Commercial roofs can come in a variety of shapes, colors, and materials. The roof you decide on has to be one that not only matches your budgetary needs, but the needs of your commercial building as well. While many of the most common roofing systems are single-ply, not all of them can weather the same conditions—from foot traffic to the chemicals vented through the roof. Understanding the nature of your commercial building and its effect on the roof will help you determine which one to go with.
Is it possible to have the “wrong” kind of commercial roof?
Yes, absolutely. The number one thing to consider in your choice of roof are the chemicals and foot traffic your building experiences. Questions to ask yourself should include:
- Will there be mechanical units on the roof that require maintenance personnel to be on the roof to service?
- Does your business produce any chemicals or oils that exit through exhaust fans on the roof?
- How much foot traffic will your roof likely experience on a daily basis?
Single-ply roofs like EPDM and TPO are only a single layer of roofing glued down in one sheet. That means they’re more prone to rips and tears where heavy foot traffic is going to be a concern.
The three most common roofing systems in our area
For Heidler, the three most common roofing systems we deal with are:
- Thermoset roof membrane—or EPDM, which is constructed from a single-ply rubber material that comes in black or darker colors. More commonly referred to as a rubber roof.
- Thermoplastic polyolefin—also known as TPO, which is a single-ply plastic membrane roofing generally white or light in color.
- PVC, which is somewhat similar to TPO in both material and color.
So what do each of these commercial roofing materials offer?
Known for their low price point, rubber roofs are single-ply systems most common on flattop commercial buildings. While their seams aren’t as strong as those seen in PVC systems, they can be sufficient for many different types of buildings, depending on the sector. These roof systems degrade quickly under conditions that expose them to oils or other harsh chemicals, so when possible, avoid rubber roofs for restaurants and certain manufacturing businesses.
The biggest difference between TPO and rubber roofs is that TPO roof systems are white or light gray in color. TPO roof systems are close to rubber roofs in cost but feature welded seems, like PVC membranes, to provide a watertight seal. Unfortunately, TPO roofs don’t do great when oils and chemicals are involved, as they will bubble or wrinkle over time.
PVC is another popular choice for many commercial buildings thanks to their durability (300 pounds per inch breaking point, 100 higher than the industry-recommended 200 PPI). Because PVC roof seams are heat-welded, they offer a watertight bond and the resulting seam is actually much stronger than the material itself.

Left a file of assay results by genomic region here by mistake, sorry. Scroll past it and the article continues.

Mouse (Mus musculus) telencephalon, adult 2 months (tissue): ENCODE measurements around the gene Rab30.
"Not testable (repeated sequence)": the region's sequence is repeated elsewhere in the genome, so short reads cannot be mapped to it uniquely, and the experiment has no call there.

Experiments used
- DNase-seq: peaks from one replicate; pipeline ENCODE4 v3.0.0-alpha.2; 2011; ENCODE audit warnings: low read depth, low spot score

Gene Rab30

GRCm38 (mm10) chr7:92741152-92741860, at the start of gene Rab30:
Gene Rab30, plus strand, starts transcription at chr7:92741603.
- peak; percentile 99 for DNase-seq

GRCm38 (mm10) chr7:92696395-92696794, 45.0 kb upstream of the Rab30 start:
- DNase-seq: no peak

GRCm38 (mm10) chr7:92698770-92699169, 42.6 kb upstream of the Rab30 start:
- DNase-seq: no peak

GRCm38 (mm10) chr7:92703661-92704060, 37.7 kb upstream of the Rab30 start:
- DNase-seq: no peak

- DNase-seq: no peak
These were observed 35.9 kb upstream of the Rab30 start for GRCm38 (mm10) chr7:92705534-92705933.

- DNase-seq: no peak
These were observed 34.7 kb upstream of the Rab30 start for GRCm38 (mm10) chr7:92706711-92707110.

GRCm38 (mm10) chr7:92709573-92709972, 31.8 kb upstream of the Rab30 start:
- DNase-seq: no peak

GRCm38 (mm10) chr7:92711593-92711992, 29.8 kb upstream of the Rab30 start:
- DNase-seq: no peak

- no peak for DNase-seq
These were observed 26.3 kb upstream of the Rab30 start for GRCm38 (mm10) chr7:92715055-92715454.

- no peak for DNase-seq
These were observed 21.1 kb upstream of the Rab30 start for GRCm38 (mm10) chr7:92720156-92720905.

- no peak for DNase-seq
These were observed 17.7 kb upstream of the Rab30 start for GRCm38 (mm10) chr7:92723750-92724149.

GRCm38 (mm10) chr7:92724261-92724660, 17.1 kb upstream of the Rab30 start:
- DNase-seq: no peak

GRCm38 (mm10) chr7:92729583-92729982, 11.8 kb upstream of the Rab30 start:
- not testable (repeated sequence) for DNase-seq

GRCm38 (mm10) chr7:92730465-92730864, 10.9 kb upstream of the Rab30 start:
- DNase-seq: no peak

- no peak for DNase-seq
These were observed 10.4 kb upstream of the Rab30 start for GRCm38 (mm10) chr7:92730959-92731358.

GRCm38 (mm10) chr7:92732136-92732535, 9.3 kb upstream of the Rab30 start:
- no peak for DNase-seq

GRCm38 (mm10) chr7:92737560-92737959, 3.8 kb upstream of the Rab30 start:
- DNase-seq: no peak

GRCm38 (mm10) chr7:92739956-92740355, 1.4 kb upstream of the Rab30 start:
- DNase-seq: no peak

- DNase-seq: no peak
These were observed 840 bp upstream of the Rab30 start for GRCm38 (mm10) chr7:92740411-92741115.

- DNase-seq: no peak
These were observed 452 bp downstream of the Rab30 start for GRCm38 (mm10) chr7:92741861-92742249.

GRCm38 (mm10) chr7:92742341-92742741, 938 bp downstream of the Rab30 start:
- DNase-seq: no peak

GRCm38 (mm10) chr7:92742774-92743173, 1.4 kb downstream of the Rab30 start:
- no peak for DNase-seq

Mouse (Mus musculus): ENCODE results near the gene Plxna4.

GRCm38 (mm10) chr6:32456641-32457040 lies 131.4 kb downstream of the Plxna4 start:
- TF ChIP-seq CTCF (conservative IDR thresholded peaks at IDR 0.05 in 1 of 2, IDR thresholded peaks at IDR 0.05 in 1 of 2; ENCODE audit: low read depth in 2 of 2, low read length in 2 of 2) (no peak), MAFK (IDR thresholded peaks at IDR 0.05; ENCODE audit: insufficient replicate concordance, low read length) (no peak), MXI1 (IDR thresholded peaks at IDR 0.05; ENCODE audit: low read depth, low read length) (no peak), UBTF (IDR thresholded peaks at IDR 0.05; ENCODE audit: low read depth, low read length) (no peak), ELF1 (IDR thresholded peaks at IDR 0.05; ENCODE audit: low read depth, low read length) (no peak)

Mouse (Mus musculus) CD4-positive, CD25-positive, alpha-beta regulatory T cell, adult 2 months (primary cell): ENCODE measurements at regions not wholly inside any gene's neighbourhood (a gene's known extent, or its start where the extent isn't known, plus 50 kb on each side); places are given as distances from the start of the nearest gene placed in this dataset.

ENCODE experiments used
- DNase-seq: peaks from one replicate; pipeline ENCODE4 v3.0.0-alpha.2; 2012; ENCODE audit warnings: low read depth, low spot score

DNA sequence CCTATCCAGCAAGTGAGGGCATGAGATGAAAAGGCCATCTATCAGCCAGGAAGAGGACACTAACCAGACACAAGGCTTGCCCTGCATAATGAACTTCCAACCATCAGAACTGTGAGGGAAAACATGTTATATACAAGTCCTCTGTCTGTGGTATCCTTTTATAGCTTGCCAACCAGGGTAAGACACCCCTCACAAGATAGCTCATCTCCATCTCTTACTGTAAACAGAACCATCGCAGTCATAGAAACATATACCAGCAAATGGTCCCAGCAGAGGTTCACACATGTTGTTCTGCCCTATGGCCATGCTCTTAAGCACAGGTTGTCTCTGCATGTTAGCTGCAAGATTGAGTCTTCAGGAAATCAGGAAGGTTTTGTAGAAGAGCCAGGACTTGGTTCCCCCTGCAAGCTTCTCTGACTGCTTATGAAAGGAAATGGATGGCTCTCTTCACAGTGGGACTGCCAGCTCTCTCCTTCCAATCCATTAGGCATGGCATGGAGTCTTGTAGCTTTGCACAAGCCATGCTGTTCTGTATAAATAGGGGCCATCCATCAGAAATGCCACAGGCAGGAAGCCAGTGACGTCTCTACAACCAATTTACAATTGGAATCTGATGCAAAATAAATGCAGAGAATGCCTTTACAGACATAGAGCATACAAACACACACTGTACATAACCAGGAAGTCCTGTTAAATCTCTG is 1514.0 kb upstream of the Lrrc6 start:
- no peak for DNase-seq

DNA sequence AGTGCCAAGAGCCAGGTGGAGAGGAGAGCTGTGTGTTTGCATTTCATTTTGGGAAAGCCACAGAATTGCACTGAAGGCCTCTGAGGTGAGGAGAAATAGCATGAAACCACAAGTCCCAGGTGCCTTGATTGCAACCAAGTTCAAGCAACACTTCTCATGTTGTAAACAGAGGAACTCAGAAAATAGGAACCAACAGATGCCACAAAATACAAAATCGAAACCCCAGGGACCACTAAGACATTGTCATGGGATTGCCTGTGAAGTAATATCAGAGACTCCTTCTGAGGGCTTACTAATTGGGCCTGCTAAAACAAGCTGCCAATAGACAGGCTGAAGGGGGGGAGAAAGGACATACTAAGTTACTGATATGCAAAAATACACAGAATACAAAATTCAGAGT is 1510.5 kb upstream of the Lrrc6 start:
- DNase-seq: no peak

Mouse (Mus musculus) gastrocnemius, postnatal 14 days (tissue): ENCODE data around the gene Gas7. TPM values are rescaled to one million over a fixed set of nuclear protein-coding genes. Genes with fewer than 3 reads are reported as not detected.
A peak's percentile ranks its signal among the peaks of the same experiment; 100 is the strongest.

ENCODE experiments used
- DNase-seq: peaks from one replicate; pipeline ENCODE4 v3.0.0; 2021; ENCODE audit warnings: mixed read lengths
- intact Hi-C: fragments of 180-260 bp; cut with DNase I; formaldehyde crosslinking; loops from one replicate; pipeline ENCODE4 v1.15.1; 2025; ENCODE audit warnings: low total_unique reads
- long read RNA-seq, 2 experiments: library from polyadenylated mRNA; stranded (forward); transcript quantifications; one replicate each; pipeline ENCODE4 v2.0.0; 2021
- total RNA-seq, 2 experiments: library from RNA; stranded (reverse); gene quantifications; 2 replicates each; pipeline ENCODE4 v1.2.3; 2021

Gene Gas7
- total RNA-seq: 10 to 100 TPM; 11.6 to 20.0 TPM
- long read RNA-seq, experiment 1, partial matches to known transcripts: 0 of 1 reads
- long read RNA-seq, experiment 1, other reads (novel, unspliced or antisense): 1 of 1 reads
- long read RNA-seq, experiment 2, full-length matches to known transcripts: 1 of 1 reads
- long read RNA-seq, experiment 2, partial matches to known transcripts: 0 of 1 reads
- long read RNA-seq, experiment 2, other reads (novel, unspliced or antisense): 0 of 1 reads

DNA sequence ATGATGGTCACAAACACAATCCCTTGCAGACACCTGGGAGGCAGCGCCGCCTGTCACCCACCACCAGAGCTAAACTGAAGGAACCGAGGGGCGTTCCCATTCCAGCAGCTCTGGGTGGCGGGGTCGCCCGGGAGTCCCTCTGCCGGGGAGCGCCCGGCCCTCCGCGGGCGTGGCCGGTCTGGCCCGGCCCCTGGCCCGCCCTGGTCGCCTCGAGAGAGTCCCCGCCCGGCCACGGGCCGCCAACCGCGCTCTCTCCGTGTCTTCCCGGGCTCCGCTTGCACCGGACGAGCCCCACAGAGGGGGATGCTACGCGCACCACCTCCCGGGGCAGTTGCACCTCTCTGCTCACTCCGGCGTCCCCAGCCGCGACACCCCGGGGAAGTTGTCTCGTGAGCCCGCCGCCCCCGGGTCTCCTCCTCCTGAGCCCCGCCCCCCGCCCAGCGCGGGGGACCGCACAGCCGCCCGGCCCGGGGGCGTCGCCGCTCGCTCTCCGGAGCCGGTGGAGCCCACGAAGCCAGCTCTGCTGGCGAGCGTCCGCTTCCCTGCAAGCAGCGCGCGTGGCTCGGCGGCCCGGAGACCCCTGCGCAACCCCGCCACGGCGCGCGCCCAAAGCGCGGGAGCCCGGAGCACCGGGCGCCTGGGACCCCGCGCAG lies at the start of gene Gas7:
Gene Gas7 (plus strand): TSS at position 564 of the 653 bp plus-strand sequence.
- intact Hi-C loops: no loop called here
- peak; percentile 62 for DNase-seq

PVC roofs are great for commercial buildings that may produce oils or chemicals, such as restaurants or chemical manufacturers. For these kinds of commercial buildings, ventilation and exhaust systems will be common, and you’ll need a roof capable of withstanding exposure to the oils, chemicals, and vapors they release. Unlike EPDM and TPO roofs, PVC roofs won’t degrade under these conditions.
Roofs utilizing PVC tend to cost more than either TPO or EPDM but are good systems for their designated purpose.
What about Asphalt—or built-up—roofs?
While asphalt roofs are considered the cream of the crop with their multiple-layer system, adhered with hot asphalt, they’re becoming more and more rare. The problem with built-up roofs is that they’re not only costly but they can be difficult to install, and some roofing companies will shy away from projects that call for an asphalt roof because they don’t know how to install them.
Heidler Roofing knows that some commercial buildings would be better off with this kind of roofing system, and if it’s in your budget and an absolute necessity for the kind of business or manufacturing you do, we may be able to help you.
What determines the type of roofing system a commercial building might be designed with?
Sometimes it’s the price that determines the system you go with but we don’t advise making that the deciding factor. Of course, you don’t want to blow your budget on a roof you can’t afford, but with roofing systems, you get what you pay for. You could opt for a very well done EPDM roof but if your commercial building houses a restaurant or roof units require servicing, it won’t hold up in the long run, and you’ll likely spend more money on repairs than you expected to.
Keep in mind what kind of manufacturing you do when deciding on a roofing system. If you need help choosing the right one for your commercial building, contact Heidler Roofing today. We can help you choose a roof, walk you through how to maintain it, and take care of installation for you.